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Today’s Cars Are Almost 50% Safer than Ever Before


Today’s Cars Are Almost 50% Safer than Ever Before

Our newer vehicles have gotten safer over the past several years which is good news for all of us. A study released in January 2015 by the Insurance Institute of Highway Safety (IIHS) found that driver fatalities fell by a third since 2012. Nine models had zero driver deaths between 2009 and 2012, for the very first time. The IIHS reported that there were no reported cases of a model ever achieving zero driver fatalities for a year up until 2006, so this number shows that car manufacturers are making all the right moves.

At Service King Collegeville, we obviously make money when people get into accidents, but of course, we don’t want people killed or seriously injured in the process. So that is why this news about safer cars saving more lives is a wonderful thing for drivers, body shops and the automotive industry as a whole.

Test Crash

The Latest Numbers are Unprecedented

In 2012, there was an average of 28 driver deaths per 1 million 2011 vehicle models, compared to 48 deaths per 1 million 2008 models registered through 2009. The drop is impressive, because it means that the average citizen in this country is safer than ever before.

Even the experts are astounded by the significant change, including David Zuby, IIHS executive vice president and chief research officer. “This is a huge improvement in just three years,” he said. “We know from our vehicle ratings program that crash test performance has been getting steadily better. These latest death rates provide new confirmation that real-world outcomes are improving, too.”

Safety Features

Major Innovations Over the Years

Cars have been evolving and adding safety features since the first combustion-engine automobiles were manufactured way back in the late 1800s. In the old days, fatal car accidents were commonplace, but due to a wide range of amazing innovations over the years, automotive transportation is safer than ever.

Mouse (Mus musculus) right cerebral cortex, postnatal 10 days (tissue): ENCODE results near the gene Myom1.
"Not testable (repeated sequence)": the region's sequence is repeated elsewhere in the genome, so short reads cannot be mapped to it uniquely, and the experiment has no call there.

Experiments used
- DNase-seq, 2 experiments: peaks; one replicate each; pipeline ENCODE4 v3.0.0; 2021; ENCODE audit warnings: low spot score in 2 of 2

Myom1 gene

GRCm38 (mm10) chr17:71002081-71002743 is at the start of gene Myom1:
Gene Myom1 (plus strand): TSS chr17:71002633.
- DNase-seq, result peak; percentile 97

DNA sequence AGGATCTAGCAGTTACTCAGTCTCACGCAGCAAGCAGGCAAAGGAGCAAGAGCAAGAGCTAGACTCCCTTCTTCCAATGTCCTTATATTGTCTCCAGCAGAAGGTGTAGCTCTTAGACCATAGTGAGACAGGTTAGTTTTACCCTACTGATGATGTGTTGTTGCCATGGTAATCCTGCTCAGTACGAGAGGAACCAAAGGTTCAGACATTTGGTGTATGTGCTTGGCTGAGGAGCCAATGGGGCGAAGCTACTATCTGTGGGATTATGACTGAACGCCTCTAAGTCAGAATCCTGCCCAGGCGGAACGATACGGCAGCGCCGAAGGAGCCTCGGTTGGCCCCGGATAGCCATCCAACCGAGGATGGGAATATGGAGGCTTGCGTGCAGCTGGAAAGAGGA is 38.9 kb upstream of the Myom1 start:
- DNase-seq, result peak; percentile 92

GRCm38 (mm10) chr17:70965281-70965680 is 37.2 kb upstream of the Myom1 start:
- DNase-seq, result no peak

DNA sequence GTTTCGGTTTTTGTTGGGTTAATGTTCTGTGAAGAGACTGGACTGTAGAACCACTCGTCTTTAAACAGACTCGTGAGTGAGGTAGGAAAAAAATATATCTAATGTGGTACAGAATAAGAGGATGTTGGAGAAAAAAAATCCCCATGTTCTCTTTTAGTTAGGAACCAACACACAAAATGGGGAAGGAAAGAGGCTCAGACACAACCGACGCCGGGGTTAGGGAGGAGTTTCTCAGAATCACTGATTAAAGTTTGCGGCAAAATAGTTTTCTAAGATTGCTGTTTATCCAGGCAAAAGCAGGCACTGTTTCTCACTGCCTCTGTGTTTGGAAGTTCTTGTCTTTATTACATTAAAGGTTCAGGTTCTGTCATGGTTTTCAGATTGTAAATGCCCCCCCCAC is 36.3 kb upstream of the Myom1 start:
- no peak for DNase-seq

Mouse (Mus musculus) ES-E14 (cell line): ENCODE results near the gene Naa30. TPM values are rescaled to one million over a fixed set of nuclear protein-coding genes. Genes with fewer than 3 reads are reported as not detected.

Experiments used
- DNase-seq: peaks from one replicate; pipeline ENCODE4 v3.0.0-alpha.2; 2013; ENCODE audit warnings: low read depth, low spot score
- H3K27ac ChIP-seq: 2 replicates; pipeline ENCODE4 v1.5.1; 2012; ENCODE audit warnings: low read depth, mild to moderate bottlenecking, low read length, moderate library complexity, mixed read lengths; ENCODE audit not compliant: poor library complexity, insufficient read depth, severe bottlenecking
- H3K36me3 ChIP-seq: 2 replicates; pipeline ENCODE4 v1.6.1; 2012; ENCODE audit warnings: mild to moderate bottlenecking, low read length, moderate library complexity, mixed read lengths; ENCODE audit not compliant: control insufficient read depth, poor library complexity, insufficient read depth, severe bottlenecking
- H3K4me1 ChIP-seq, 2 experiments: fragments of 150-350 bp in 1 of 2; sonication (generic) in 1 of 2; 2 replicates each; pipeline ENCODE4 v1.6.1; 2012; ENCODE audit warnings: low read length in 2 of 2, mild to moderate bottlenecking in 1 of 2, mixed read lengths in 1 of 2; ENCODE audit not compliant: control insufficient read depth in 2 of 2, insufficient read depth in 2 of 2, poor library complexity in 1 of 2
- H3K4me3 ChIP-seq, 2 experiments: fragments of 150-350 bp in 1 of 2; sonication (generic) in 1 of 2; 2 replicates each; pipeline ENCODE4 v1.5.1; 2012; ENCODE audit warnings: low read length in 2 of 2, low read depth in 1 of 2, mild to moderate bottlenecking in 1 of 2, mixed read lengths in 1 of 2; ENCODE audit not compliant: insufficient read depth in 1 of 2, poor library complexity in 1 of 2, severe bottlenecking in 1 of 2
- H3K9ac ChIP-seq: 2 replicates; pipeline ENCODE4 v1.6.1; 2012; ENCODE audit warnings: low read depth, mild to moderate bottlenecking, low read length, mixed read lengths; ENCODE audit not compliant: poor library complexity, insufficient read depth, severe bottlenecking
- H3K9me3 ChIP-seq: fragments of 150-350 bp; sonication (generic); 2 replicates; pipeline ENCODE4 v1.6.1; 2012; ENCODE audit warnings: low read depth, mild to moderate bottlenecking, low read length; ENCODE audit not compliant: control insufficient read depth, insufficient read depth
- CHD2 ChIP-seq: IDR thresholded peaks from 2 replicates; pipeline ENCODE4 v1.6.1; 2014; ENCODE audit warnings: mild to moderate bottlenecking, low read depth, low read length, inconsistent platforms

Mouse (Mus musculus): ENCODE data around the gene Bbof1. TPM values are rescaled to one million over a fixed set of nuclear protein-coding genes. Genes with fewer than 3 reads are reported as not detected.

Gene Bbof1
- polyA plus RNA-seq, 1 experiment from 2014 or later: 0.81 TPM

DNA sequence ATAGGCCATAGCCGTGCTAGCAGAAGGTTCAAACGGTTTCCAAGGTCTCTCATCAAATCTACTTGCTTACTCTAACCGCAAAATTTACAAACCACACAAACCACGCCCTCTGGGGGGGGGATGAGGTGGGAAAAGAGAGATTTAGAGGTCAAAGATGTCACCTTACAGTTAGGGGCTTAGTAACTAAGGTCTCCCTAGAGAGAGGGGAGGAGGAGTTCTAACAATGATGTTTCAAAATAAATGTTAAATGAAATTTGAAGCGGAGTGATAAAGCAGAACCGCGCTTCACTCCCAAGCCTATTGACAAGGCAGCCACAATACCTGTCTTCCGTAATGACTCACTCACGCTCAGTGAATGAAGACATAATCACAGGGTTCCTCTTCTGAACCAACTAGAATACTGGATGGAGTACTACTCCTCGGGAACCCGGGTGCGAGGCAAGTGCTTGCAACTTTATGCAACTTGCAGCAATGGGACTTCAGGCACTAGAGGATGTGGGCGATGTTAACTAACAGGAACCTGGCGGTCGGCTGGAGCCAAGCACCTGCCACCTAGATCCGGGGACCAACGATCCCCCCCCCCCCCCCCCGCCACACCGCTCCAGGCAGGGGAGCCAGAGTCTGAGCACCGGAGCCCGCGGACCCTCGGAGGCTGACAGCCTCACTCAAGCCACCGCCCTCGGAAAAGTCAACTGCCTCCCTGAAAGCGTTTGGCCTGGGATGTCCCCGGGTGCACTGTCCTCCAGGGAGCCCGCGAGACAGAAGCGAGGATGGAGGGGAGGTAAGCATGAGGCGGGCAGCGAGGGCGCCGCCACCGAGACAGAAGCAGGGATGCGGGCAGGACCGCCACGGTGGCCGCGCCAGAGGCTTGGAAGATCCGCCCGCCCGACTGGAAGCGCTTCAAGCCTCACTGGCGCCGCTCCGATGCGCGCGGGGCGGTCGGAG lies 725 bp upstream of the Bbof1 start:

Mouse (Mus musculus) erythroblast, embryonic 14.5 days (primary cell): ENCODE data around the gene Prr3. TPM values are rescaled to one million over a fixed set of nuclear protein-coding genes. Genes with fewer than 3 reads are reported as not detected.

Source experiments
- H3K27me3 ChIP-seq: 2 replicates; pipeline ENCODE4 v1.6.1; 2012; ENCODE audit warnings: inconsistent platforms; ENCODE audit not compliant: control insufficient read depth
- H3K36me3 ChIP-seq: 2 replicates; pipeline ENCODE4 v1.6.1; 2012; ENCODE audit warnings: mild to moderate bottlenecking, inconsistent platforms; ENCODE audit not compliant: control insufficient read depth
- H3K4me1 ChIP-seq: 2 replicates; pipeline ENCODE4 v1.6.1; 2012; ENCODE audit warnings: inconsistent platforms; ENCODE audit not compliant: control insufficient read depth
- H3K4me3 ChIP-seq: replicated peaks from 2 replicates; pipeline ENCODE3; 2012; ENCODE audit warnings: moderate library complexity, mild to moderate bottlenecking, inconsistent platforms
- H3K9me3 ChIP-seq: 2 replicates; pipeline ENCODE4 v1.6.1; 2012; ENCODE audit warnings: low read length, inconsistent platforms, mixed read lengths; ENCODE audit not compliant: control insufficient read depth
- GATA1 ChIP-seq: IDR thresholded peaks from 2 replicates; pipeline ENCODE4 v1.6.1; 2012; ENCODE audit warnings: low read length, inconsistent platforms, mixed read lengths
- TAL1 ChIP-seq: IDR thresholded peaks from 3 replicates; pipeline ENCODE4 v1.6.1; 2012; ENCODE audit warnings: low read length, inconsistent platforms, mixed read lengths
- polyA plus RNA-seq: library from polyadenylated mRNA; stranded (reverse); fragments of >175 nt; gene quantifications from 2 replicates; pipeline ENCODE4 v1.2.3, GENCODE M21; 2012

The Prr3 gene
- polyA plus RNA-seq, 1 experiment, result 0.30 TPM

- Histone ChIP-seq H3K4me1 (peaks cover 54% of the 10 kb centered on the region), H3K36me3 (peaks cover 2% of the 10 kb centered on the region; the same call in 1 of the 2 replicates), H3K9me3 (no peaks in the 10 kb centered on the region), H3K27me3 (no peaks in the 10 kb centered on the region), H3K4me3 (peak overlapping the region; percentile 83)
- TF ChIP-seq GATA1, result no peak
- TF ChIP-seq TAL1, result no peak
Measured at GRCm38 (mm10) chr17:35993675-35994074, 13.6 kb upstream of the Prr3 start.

Several significant technological innovations that were integrated into almost every automobile starting decades ago, in some cases, are still in new vehicles, including:

  • Seatbelts: All cars were required by law to have seatbelts in 1968, and since 1995, all passengers—adults and minors—have been required to wear them in every state (except New Hampshire)
  • Anti-lock brake Systems: They became widespread in the 1970’s, and are now standard in almost every car on the market
  • Airbags: Became widespread in the 1980’s and in every car today.
  • 4-Wheel and All-Wheel Drive: Four wheel drive and all-wheel drive, which have been evolving since the turn of the 20th century, are now offered on most cars, SUVs and trucks

These safety advances, along with better structural designs and crash-tested technologies have all saved lives and made our roadways less dangerous.

Happy Driving

What are the safest and most unsafe cars?

The IIHS report lists the 10 makes and models with the highest rate of driver deaths per 1 million registered vehicles and the 10 with the lowest rates. The Kia Rio had the highest rate of death per one million vehicles with 149 deaths for model years 2009 to 2012 and the nine vehicles with zero driver deaths during those years include the Audi A4, Honda Odyssey, Kia Sorento, Lexus RX 350, Mercedes-Benz GL-Class, Subaru Legacy, Toyota Highlander hybrid, Toyota Sequoia and the Volvo XC90.

Of the 10 safest vehicles, seven were classified either as large or midsize or SUVs, one was a minivan and two were midsize cars. Of the least safe, four were classified as minicars and four were labeled as small cars. The IIHS reports that, while more vehicles that are linked to driver fatalities are generally cheaper, size is one of the main factors, with the most dangerous being mini and small cars.

Car accidents happen every day in every corner of this country, but if more and more of them are fender benders or non-fatal collisions, that’s great news for all of us at Service King Collegeville. By incorporating more and more safety systems and other enhancements to today’s cars, more people will be able to walk away from accidents that would formerly take their lives.

Main Source: Insurance Institute of Highway Safety (IIHS)

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